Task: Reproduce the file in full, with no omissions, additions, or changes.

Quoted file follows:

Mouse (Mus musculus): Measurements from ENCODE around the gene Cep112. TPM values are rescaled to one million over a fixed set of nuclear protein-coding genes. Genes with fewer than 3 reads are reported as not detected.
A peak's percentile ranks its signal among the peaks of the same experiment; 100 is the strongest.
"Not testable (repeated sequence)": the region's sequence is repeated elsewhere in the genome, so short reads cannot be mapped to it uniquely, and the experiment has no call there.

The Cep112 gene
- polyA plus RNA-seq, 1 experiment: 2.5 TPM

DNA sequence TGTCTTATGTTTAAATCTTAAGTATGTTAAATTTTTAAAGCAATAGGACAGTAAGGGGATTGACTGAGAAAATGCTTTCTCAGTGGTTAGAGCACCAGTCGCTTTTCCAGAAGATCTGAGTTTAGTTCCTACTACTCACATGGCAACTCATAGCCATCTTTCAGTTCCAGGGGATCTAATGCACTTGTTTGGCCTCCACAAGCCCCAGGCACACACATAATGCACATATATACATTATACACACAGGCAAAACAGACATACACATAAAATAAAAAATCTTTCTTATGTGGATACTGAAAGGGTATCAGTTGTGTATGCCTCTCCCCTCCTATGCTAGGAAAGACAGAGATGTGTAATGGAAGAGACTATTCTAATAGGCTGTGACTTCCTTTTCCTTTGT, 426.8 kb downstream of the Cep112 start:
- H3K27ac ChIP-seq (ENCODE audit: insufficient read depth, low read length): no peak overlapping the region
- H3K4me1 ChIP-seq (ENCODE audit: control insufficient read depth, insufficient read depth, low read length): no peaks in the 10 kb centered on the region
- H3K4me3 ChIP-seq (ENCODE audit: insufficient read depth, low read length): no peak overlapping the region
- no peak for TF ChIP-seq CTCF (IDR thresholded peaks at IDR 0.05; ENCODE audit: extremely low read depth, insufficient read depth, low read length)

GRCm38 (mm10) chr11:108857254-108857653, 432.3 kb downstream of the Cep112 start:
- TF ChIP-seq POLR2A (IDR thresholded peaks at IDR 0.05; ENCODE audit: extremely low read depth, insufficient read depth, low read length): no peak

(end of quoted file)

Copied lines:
Mouse (Mus musculus): Measurements from ENCODE around the gene Cep112. TPM values are rescaled to one million over a fixed set of nuclear protein-coding genes. Genes with fewer than 3 reads are reported as not detected.
A peak's percentile ranks its signal among the peaks of the same experiment; 100 is the strongest.
"Not testable (repeated sequence)": the region's sequence is repeated elsewhere in the genome, so short reads cannot be mapped to it uniquely, and the experiment has no call there.

The Cep112 gene
- polyA plus RNA-seq, 1 experiment: 2.5 TPM

DNA sequence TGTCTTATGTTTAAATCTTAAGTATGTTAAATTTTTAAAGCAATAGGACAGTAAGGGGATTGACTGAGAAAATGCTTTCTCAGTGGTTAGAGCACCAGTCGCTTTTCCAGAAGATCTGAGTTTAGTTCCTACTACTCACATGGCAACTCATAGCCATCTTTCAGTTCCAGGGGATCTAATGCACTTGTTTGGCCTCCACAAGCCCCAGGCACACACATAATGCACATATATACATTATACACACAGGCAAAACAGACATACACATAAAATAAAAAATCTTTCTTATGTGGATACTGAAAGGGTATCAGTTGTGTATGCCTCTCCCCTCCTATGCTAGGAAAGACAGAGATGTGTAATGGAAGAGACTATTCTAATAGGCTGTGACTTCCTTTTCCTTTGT, 426.8 kb downstream of the Cep112 start:
- H3K27ac ChIP-seq (ENCODE audit: insufficient read depth, low read length): no peak overlapping the region
- H3K4me1 ChIP-seq (ENCODE audit: control insufficient read depth, insufficient read depth, low read length): no peaks in the 10 kb centered on the region
- H3K4me3 ChIP-seq (ENCODE audit: insufficient read depth, low read length): no peak overlapping the region
- no peak for TF ChIP-seq CTCF (IDR thresholded peaks at IDR 0.05; ENCODE audit: extremely low read depth, insufficient read depth, low read length)

GRCm38 (mm10) chr11:108857254-108857653, 432.3 kb downstream of the Cep112 start:
- TF ChIP-seq POLR2A (IDR thresholded peaks at IDR 0.05; ENCODE audit: extremely low read depth, insufficient read depth, low read length): no peak